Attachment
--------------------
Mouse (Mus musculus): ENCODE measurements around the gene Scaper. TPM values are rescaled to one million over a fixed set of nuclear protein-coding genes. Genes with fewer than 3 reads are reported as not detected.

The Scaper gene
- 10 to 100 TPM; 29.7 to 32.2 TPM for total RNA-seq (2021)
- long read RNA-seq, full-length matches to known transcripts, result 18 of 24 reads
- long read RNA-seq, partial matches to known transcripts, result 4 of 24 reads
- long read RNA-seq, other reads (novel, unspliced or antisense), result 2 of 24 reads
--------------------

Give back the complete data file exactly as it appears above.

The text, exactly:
Mouse (Mus musculus): ENCODE measurements around the gene Scaper. TPM values are rescaled to one million over a fixed set of nuclear protein-coding genes. Genes with fewer than 3 reads are reported as not detected.

The Scaper gene
- 10 to 100 TPM; 29.7 to 32.2 TPM for total RNA-seq (2021)
- long read RNA-seq, full-length matches to known transcripts, result 18 of 24 reads
- long read RNA-seq, partial matches to known transcripts, result 4 of 24 reads
- long read RNA-seq, other reads (novel, unspliced or antisense), result 2 of 24 reads